The march of innovation in residential home design is relentless. It’s difficult to think of any building product category that hasn’t been fundamentally changed aesthetically, functionally, or both in recent times. The pandemic serves as a supercharging catalyst, a necessary response to material shortages and a shift to the home as workplace.
Consider the deck or patio. The idea of blurred indoor-to-outdoor environment is nothing new. The organic architecture movement traces its roots back to the early 20th century and Frank Lloyd Wright’s Prairie School style. Signature elements like windows, natural light, and open floor plans moved into the design mainstream by midcentury and continues to evolve today.
Allure and Warmth
One such signature element is the indoor-outdoor fireplace. The transparency of this feature works as a logical extension of the expansive window wall. In fact, today’s indoor-outdoor fireplace is certified to meet the same fenestration standards as any window product. Think of it as a window view transformed by the allure and warmth of dancing flames.
Few understand this expanding design role better than John Shimek. A master innovator and head of fireplace manufacturer Heat & Glo’s R&D unit, Shimek and his team claim many industry firsts. That tradition was set in motion 34 years ago when Shimek’s father and uncle introduced the first direct vent system.
What advice does Shimek have for residential architects looking to enhance design with fire and daylight? He shares several thoughts:
- Fenestration Solution. “The indoor-outdoor fireplace is an ideal complement to an expansive window wall,” Shimek says. “The see-through design minimally disrupts a grand outdoor view and creates a compelling architectural focus.”
- Go-To Application. Shimek reports the fastest-growing application of indoor-outdoor fireplaces is in covered two- or three-sided outdoor spaces. “The majority of growth comes from partially enclosed space,” he explains. “The family wants to be outside with an element of privacy. The outdoor face of the fireplace helps tie that space together.”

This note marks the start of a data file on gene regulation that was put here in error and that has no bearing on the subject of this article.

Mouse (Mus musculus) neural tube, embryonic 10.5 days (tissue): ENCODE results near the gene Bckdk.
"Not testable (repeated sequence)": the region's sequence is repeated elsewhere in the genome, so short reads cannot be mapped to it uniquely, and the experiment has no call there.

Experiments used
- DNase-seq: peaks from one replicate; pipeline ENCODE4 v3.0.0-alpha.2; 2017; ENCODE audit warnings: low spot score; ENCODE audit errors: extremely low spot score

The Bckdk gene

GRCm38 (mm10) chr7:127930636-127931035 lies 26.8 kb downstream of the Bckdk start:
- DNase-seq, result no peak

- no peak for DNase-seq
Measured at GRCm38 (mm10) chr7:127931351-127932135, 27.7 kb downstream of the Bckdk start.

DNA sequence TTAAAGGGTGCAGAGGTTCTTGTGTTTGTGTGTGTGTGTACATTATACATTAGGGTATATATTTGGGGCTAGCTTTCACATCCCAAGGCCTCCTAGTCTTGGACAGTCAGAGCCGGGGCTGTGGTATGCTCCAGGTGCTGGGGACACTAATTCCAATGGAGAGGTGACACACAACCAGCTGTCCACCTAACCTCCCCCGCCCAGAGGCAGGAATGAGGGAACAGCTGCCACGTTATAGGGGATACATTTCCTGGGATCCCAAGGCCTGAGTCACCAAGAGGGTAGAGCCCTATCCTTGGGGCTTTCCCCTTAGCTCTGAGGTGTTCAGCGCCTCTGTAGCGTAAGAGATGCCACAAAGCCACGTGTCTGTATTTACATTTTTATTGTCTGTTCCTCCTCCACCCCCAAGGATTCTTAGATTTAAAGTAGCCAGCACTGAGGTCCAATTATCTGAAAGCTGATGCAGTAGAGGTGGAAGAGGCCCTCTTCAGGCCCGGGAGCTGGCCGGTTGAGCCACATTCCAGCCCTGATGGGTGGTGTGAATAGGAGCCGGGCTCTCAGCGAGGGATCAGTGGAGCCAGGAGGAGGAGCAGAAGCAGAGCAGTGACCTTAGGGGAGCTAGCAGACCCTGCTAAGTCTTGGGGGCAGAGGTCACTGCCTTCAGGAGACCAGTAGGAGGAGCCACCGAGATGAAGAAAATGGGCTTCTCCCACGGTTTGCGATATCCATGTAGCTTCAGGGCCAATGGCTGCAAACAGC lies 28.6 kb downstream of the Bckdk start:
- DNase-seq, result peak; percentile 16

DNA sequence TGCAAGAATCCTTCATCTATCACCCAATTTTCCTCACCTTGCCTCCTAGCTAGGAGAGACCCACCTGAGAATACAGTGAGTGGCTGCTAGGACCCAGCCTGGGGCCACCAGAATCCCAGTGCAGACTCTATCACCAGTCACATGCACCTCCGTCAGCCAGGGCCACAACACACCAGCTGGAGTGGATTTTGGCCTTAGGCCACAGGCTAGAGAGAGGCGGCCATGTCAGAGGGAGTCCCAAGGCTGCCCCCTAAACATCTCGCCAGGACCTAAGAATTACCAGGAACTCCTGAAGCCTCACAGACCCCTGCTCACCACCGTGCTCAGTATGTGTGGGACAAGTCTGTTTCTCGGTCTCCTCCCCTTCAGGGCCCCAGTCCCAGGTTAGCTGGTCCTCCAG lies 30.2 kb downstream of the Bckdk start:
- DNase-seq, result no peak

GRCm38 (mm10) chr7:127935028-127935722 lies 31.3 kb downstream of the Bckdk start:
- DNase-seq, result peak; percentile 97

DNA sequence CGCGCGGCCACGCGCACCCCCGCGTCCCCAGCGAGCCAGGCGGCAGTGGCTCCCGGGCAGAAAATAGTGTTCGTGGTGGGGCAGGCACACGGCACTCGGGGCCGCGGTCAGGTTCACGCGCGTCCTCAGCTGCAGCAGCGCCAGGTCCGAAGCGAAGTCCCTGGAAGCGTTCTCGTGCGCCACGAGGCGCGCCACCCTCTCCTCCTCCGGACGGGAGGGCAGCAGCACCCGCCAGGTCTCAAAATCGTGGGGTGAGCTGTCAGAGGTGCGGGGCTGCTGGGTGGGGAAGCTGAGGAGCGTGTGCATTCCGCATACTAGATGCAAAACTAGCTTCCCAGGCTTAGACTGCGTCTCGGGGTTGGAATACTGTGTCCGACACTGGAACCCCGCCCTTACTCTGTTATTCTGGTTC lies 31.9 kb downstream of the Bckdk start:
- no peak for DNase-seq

- Simplified Venting. Heat is typically managed by a self-contained venting system directed to the outside. “Venting nearly all heat outside through a discreet opening above the fire box can extend the outdoor season by up to four weeks, Shimek says. “It also saves money by eliminating the need for a venting solution, expected for an indoor-only model.” Shimek cautions the open outdoor heat discharge requires designers to exercise care with combustible materials.
- Limitless Design. Shimek is humbled by the pace and sophistication of the fire feature ingenuity leaving his company’s R&D center. “We don’t say ‘no’ to design ideas. If you can imagine it, the team here will create it.”
Shimek advises architects and designers to reach out to their local Heat & Glo architectural representative as early as the schematic design phase. “Early collaboration results in a fire feature product that works seamlessly across all trades,” he says.
Today’s indoor-outdoor fireplace smartly serves the imperative of outdoor health and comfort. As architects consider their design options, the two-way versatility of the indoor-outdoor fireplace can be an advantage to keep top of mind.
Next up: An examination of ultra-slim fireplace application and design.
Learn how innovation in indoor-outdoor fireplace technology can advance your design objectives.